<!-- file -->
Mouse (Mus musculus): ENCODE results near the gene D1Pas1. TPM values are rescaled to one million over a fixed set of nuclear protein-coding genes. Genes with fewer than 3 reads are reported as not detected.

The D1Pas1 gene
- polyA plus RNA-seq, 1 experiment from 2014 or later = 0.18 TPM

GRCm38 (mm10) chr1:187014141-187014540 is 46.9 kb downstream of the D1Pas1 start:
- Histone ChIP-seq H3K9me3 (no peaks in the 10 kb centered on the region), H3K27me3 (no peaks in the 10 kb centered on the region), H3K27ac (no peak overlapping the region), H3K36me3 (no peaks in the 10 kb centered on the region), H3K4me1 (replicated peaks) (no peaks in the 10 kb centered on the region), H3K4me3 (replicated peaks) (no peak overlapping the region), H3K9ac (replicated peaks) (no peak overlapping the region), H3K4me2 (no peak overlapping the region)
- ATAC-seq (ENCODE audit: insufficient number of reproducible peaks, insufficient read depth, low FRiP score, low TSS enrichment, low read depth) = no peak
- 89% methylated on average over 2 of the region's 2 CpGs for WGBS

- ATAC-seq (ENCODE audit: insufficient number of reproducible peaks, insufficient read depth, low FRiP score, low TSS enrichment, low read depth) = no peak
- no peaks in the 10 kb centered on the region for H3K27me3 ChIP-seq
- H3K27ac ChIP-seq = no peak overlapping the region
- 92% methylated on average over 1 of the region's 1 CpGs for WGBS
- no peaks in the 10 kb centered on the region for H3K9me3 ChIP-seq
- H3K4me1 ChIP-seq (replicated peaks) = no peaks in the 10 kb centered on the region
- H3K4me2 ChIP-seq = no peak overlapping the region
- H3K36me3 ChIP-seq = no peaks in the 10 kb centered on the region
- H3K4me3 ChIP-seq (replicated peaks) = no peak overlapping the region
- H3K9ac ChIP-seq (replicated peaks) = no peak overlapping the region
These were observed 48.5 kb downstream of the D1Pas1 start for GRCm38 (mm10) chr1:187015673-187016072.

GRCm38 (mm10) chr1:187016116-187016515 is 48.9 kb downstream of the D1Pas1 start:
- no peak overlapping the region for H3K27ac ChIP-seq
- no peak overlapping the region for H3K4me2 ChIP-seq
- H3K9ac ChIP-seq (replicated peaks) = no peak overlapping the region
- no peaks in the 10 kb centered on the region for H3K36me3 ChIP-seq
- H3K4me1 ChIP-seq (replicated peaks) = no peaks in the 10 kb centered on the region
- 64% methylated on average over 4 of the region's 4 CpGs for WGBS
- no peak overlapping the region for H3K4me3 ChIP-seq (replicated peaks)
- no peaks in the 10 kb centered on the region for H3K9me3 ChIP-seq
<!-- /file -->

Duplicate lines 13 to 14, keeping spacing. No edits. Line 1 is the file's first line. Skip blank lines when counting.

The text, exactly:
- H3K4me1 ChIP-seq (replicated peaks) = no peaks in the 10 kb centered on the region
- H3K4me2 ChIP-seq = no peak overlapping the region